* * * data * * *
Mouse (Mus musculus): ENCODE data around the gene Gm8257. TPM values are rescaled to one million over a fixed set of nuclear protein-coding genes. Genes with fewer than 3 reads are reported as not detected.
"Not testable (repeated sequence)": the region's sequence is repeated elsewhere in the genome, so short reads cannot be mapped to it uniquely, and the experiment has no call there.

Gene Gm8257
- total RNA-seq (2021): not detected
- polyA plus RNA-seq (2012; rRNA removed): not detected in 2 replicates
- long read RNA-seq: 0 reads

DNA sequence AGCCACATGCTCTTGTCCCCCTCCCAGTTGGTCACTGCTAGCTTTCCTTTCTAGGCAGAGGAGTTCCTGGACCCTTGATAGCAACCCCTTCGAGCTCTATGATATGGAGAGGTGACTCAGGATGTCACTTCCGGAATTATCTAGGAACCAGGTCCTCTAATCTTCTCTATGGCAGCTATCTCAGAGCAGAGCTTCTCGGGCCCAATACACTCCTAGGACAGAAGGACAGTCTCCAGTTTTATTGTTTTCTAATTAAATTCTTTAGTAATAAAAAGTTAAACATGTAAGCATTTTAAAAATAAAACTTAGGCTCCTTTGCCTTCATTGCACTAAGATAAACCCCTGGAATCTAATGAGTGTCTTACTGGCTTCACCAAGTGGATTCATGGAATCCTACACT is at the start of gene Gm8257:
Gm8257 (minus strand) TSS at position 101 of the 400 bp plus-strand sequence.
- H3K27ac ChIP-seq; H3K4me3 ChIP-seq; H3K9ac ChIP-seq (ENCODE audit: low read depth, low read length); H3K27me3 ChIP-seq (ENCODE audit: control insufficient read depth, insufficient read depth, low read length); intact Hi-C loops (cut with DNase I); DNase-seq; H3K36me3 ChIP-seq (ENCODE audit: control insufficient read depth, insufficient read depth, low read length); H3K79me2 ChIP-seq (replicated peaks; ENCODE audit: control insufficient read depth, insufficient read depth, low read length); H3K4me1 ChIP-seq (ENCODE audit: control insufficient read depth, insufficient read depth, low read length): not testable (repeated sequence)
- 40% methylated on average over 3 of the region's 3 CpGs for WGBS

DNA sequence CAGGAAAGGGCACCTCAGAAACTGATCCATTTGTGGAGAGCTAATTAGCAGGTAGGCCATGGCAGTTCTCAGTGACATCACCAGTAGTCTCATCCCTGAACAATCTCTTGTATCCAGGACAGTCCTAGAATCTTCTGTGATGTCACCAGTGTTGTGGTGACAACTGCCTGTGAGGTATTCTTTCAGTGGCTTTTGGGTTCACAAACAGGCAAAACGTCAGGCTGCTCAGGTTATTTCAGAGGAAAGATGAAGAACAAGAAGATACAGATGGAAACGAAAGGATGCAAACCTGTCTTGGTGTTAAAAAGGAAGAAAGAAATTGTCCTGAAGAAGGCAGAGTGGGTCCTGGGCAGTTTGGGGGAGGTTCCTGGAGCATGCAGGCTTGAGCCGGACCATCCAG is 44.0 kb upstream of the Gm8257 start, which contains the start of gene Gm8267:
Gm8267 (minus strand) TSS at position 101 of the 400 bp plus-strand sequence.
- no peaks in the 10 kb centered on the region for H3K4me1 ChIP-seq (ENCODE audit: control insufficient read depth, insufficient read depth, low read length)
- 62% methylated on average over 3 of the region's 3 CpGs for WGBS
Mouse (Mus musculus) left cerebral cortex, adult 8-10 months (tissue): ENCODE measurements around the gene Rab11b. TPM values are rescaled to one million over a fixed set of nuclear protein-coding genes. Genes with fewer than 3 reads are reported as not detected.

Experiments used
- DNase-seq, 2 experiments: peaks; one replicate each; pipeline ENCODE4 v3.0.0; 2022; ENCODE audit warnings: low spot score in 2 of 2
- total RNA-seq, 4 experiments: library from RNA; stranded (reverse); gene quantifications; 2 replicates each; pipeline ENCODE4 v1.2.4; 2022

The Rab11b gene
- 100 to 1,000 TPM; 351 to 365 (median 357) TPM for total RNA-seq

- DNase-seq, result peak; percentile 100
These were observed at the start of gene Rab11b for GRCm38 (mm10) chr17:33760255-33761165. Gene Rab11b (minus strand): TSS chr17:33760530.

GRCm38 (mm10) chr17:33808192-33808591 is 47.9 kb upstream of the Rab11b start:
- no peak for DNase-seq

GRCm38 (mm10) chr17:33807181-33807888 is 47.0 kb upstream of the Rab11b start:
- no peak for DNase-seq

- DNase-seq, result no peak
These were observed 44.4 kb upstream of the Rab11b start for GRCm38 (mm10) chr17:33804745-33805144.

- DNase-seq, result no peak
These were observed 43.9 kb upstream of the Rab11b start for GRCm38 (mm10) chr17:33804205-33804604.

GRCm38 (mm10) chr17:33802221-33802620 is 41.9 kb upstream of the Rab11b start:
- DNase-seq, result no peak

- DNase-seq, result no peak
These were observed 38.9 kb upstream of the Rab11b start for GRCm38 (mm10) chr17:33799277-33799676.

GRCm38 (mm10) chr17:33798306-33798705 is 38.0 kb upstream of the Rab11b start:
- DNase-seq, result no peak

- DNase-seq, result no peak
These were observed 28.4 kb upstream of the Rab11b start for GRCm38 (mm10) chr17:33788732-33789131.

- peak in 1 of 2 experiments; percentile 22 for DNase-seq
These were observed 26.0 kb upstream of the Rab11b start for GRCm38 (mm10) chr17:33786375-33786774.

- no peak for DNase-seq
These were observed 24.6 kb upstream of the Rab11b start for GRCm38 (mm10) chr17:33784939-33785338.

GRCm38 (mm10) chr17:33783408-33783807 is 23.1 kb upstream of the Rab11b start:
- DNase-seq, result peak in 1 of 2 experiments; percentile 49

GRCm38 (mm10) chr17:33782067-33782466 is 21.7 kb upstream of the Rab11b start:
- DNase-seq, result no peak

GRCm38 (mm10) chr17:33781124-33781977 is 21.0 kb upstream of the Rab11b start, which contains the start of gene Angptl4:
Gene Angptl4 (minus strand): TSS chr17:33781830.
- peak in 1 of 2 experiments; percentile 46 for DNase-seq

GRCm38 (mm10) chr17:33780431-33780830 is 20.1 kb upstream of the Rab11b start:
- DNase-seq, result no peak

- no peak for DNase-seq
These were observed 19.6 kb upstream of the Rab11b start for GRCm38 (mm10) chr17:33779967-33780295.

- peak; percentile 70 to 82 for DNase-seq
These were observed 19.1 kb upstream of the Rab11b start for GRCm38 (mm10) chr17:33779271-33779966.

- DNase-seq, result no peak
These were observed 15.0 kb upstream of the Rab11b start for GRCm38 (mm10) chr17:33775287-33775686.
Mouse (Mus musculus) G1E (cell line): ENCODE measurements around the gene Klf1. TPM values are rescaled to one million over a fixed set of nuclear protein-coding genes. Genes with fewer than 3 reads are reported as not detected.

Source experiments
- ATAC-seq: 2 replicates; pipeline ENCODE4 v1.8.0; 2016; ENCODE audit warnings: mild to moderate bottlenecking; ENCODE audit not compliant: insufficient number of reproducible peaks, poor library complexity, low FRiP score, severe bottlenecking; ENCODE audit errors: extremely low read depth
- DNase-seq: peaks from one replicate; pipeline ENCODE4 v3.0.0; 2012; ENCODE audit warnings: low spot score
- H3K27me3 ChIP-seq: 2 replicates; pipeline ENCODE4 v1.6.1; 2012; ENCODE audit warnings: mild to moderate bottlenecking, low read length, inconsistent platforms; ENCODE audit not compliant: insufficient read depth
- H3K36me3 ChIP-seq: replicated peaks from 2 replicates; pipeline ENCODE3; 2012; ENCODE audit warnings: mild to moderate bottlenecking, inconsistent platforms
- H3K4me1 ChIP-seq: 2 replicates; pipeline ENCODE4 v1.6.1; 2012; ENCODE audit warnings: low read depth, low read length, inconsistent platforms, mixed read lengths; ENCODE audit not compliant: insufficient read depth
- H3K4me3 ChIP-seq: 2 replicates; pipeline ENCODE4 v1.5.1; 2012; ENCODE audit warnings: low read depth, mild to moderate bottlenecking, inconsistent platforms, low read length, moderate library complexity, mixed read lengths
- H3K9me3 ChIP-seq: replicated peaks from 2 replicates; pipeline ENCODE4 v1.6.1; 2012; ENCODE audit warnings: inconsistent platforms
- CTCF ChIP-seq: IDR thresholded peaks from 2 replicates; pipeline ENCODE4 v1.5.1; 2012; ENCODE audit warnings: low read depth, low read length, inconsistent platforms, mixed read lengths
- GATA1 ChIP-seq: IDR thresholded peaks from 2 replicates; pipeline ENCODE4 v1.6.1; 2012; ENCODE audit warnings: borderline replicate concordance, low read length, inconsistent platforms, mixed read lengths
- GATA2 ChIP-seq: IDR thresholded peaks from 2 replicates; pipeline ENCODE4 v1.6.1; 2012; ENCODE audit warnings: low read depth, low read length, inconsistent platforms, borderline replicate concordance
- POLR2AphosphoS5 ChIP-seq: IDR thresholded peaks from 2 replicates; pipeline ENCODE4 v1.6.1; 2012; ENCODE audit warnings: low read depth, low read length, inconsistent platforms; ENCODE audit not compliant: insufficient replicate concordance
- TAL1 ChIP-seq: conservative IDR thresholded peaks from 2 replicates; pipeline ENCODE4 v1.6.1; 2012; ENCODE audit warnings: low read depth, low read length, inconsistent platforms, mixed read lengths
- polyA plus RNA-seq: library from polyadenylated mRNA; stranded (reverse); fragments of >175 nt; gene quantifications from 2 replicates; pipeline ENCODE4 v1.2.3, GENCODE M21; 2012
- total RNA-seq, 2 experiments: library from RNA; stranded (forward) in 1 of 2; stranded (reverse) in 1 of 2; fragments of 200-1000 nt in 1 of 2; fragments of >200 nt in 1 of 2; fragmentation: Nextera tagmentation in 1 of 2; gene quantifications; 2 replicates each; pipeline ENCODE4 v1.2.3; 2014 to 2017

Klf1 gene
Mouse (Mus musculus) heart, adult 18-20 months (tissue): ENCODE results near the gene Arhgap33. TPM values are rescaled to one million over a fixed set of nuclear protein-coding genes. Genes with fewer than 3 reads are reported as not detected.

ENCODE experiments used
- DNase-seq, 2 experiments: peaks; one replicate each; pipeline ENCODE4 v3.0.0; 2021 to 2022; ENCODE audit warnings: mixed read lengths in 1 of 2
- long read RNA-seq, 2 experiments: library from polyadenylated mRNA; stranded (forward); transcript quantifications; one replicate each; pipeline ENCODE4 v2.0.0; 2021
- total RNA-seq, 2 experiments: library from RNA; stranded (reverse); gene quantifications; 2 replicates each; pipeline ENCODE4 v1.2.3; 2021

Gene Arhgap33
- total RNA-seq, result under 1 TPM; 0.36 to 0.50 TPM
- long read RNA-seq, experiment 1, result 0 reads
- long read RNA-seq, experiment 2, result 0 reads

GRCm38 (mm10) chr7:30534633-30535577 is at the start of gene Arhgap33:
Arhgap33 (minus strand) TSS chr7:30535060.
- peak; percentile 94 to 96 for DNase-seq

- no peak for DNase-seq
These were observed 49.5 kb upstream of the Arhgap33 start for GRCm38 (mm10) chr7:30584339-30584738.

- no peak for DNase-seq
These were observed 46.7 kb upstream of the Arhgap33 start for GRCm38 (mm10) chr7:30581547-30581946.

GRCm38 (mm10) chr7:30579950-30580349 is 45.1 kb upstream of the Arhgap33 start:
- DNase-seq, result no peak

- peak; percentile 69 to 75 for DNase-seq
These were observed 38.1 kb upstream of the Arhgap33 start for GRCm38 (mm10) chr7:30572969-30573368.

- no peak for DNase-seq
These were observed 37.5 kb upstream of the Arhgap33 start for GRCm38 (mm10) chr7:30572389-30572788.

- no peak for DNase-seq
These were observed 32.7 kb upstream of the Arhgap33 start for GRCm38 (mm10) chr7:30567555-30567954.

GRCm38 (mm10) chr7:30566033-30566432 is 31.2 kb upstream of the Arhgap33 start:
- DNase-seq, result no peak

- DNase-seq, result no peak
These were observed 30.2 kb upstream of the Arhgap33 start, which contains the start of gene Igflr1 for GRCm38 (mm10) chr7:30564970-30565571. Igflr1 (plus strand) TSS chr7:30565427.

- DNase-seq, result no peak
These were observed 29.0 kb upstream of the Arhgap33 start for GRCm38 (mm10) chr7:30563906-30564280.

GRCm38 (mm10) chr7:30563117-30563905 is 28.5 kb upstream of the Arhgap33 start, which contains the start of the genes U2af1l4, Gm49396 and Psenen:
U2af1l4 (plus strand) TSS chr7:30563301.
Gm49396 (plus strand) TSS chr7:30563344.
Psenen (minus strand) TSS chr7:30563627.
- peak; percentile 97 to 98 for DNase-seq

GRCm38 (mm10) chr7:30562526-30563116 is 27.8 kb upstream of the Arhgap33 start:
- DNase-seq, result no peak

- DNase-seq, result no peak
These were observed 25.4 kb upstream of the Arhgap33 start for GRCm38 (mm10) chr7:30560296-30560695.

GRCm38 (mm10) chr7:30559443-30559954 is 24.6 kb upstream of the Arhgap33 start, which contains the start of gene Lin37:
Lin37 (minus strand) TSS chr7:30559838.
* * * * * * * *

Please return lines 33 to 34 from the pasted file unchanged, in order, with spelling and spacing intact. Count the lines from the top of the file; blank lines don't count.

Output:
- DNase-seq, result no peak
These were observed 38.9 kb upstream of the Rab11b start for GRCm38 (mm10) chr17:33799277-33799676.